Released last month, this is the American recording debut of a 17 year-old pianist performing nine original compositions with his trio. Long a child prodigy, Takashi (Matsunaga) first played professionally two years ago with the noted Arrow Jazz Orchestra in Japan.
In a word, this young musician appears to have absorbed the entire vocabulary of mainstream jazz piano trios of the modern era. That is not meant as a demeaning remark. It is difficult to single out a single influence in that there is an amalgam of styles and moods. The liner notes make reference to similarities to both Chick Corea and Michel Petrucciani—and while I can understand the similarities, I also hear a dozen others.
The opening track, "Southern Cross," originally was written as Takashi's prelude to Corea's "Spain," I hear a lot of the style that Jacky Terrasson displayed upon his mid-'90s breakthrough on Blue Note. On the title tune, "Storm Zone," he literally personalizes the feeling of a typhoon at sea with dazzling chording, aided by the propulsive percussion of drummer Junji Hirose and Yasukagawa's lifeline on bass. As far as the elements battling a man-made surface vessel, you can literally hear it during this performance. Takashi also knows how to build a pretty ballad performance, as with "The Do-Ton-Bori River" and "The Doorway to Dreams," which almost seems like another pianist.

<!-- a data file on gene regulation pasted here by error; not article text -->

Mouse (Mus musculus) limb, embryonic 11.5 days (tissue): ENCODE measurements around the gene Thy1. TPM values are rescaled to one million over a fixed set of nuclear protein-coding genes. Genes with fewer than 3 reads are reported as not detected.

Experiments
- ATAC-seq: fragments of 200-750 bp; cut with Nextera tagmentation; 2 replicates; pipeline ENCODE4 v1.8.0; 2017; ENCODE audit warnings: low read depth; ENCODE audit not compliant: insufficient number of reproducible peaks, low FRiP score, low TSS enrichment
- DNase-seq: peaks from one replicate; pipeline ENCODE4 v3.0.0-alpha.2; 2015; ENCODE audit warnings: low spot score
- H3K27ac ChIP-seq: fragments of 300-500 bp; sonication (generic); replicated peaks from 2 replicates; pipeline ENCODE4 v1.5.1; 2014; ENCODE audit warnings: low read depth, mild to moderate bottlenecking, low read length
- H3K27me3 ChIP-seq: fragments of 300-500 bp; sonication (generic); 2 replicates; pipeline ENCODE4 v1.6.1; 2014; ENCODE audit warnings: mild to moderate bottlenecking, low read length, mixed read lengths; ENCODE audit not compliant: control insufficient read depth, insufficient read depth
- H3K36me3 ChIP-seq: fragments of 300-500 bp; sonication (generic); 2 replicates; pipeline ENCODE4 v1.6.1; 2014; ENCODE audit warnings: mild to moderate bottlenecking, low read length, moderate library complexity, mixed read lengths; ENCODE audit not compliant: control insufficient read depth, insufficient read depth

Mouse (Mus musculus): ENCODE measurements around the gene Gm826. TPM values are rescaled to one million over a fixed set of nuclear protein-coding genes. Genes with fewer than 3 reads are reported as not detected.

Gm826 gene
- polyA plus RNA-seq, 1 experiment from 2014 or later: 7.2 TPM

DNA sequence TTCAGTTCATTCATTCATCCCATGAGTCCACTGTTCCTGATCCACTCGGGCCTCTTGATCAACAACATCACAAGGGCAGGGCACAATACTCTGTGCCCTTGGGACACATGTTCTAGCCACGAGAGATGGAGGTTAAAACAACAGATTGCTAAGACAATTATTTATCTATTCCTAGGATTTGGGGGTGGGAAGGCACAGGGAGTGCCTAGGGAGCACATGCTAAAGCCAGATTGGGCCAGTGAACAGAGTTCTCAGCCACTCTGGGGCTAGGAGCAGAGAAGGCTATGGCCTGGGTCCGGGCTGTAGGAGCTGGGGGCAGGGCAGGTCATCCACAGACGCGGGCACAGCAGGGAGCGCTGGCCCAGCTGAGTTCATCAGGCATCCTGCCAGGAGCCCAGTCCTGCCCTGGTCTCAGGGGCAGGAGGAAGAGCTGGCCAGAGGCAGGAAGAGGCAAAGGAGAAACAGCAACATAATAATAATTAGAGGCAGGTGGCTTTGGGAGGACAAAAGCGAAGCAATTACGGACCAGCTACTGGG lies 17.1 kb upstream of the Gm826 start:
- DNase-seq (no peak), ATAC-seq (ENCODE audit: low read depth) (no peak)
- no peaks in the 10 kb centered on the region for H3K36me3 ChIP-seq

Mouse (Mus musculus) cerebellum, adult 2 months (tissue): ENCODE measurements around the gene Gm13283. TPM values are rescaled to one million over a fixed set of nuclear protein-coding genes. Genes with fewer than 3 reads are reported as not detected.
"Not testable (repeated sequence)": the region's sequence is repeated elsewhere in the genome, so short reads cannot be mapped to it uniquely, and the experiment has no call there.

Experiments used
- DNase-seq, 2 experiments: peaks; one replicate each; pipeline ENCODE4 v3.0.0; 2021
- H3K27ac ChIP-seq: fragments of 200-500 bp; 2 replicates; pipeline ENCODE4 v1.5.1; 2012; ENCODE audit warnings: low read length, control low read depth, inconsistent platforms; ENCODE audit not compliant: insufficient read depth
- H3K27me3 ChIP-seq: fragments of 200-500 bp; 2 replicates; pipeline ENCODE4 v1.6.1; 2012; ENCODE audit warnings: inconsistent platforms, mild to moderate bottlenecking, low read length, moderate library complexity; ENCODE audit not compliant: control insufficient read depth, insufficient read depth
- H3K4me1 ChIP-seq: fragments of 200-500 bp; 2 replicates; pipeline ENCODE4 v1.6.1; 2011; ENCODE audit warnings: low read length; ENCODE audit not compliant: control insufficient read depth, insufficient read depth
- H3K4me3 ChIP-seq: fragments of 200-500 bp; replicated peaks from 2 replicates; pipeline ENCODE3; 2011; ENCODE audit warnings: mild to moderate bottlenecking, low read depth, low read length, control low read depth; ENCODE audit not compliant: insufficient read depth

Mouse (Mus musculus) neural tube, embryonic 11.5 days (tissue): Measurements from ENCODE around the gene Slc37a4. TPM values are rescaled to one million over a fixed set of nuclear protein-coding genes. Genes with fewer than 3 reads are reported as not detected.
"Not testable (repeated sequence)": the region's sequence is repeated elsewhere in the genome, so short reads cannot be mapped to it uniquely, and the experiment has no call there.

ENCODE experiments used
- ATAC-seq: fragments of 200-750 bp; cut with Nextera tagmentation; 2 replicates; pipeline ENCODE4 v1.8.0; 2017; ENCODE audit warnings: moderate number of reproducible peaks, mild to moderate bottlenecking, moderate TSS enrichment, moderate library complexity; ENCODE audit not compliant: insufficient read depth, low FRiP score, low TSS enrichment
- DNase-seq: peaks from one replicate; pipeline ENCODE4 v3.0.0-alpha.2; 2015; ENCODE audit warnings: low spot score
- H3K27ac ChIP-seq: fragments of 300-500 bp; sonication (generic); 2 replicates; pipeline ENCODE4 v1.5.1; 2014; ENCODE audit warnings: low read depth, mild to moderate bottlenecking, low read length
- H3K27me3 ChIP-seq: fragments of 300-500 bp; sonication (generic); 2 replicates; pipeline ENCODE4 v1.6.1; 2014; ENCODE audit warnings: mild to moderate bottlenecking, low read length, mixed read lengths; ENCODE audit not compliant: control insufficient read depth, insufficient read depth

Track Listing: Southern Cross, Moko-Moko, New Morning, The Do-Ton-Bori River, Jungle Song, The World in Sorrow, Storm Zone,
The Doorway to Dreams, Blues for Whales
I love jazz because transports me to another reality.
I was first exposed to jazz a concert on the lake many years ago.
I met many musicians at various international jazz festivals.
The best show I ever attended was Jazzascona in Suisse.
The first jazz record I bought was Miles Davis and John Coltrane.
My advice to new listeners is listen to music with an open mind.
Listen, think and share jazz everywhere.